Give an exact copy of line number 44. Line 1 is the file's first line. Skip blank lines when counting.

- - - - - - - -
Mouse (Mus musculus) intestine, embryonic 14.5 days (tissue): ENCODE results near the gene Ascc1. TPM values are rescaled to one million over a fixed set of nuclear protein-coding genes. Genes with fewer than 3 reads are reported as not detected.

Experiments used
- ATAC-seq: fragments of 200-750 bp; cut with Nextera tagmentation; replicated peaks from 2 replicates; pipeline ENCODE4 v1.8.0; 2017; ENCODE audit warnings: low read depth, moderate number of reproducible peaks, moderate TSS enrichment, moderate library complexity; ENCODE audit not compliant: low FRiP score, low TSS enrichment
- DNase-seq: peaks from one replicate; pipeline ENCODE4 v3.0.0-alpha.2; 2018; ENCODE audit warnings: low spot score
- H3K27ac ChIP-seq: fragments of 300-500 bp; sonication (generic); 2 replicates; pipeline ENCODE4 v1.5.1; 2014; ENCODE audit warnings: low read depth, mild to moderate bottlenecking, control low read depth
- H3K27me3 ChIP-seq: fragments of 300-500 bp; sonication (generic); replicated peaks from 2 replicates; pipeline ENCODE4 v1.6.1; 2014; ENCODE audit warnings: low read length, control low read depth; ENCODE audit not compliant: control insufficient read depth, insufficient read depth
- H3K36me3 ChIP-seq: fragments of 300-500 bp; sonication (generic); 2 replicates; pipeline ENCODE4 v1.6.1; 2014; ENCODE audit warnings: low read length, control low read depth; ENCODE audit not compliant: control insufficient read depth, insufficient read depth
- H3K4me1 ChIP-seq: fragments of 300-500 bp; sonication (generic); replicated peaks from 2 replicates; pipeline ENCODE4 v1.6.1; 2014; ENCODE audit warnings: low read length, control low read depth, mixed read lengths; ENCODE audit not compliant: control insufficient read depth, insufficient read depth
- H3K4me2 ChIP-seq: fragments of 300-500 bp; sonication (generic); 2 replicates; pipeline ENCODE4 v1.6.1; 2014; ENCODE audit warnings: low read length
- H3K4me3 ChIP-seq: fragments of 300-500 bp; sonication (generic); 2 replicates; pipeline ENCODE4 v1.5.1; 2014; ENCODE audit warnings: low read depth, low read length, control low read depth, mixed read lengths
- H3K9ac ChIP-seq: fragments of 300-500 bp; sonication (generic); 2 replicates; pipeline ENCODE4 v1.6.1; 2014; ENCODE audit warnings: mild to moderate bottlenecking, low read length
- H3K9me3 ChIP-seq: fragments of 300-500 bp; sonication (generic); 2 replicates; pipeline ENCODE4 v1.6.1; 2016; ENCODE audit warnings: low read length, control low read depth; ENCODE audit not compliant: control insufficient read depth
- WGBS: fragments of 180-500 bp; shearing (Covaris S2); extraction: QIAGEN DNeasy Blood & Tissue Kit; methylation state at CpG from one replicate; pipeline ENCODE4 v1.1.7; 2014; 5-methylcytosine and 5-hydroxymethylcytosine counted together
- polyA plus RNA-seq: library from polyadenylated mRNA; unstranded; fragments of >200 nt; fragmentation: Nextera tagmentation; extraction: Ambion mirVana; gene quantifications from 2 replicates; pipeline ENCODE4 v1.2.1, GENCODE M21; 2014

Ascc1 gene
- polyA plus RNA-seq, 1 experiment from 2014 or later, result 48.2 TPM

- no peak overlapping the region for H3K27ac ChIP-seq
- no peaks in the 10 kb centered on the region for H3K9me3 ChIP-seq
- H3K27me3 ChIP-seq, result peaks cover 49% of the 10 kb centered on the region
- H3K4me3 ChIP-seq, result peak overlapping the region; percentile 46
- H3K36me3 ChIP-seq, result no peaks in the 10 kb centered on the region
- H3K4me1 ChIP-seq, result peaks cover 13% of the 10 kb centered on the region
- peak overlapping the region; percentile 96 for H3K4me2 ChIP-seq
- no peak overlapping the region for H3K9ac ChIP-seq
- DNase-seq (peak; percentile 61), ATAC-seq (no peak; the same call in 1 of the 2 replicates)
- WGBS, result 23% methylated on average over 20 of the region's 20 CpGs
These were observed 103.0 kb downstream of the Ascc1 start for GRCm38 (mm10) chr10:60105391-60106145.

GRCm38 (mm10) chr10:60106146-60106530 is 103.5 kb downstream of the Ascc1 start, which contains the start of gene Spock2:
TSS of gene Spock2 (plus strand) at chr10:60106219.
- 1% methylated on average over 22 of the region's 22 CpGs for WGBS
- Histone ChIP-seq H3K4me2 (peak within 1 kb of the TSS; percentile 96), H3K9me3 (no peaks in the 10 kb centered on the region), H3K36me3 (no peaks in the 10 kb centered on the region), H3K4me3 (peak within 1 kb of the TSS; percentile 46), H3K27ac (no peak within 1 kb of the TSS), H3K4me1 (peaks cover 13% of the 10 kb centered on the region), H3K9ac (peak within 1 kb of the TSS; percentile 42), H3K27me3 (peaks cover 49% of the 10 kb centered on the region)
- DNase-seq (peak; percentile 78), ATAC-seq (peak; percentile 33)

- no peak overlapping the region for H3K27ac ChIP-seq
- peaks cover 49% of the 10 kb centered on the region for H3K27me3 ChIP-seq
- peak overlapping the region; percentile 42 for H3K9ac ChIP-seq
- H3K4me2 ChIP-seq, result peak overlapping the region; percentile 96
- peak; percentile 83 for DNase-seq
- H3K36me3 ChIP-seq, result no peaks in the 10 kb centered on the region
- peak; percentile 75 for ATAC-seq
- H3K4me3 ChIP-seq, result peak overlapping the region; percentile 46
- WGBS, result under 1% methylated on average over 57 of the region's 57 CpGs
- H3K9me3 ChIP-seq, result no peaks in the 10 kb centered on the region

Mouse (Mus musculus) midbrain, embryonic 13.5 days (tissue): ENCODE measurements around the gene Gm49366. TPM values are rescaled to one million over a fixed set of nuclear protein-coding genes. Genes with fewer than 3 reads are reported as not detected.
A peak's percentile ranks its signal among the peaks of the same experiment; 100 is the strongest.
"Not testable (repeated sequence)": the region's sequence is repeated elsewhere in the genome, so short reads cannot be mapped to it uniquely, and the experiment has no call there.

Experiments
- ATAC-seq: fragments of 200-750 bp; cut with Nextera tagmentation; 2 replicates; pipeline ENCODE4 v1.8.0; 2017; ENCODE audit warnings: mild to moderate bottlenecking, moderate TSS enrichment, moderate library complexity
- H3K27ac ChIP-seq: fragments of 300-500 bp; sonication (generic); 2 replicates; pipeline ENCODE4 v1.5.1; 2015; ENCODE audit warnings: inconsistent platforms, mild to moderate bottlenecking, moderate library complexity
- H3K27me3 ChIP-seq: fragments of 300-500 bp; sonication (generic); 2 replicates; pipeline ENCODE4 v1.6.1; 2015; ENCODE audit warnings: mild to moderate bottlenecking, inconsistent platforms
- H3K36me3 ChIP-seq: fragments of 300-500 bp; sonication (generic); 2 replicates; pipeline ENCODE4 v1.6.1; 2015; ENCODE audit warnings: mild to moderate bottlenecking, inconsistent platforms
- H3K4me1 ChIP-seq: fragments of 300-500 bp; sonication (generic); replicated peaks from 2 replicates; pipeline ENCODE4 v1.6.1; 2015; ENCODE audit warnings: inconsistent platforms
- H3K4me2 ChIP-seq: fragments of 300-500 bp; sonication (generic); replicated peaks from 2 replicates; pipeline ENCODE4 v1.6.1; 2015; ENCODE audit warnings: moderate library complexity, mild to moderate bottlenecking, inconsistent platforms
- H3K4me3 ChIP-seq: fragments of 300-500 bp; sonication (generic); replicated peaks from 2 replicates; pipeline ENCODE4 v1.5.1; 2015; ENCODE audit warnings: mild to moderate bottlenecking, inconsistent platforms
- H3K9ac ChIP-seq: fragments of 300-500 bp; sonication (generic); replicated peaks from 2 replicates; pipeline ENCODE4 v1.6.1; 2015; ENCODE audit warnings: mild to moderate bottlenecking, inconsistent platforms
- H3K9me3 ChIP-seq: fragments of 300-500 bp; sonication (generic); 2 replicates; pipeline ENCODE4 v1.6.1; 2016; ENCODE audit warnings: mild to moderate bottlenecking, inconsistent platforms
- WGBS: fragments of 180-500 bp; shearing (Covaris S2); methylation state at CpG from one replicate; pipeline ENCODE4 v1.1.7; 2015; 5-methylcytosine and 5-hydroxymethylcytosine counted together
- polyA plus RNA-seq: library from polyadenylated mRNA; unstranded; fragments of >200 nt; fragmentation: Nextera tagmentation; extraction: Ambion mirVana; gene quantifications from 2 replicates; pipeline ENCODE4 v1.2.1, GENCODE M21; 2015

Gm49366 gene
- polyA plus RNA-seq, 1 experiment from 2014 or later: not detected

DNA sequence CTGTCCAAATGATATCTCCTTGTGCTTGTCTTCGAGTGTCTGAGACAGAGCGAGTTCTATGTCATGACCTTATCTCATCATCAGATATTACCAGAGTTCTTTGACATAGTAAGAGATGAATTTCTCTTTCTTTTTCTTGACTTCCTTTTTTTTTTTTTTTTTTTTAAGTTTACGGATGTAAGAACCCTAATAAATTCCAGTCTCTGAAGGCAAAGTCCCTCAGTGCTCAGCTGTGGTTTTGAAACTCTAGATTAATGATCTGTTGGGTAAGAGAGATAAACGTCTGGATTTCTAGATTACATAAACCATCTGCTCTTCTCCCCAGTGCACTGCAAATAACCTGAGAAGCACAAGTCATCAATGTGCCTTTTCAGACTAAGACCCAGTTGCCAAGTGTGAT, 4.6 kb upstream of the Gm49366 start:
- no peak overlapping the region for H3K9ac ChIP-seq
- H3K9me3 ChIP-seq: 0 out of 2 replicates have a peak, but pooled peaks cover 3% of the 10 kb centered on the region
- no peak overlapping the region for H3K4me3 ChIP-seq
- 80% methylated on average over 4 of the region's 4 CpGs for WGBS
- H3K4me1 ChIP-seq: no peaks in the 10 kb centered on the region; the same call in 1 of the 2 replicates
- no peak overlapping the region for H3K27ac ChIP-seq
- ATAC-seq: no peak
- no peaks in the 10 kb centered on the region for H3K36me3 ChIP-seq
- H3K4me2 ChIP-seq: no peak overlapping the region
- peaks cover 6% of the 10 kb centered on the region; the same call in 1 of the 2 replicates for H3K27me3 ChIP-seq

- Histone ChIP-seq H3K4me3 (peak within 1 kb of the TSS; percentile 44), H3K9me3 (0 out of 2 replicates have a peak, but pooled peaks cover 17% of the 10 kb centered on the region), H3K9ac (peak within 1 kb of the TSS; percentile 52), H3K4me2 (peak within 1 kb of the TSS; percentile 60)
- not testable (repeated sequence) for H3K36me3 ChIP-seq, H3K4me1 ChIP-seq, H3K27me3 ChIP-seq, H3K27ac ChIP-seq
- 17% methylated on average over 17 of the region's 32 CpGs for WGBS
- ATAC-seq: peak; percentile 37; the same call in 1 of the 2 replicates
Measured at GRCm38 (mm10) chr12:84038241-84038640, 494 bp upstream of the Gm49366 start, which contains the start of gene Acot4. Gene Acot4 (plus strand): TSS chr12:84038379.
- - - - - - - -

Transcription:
A peak's percentile ranks its signal among the peaks of the same experiment; 100 is the strongest.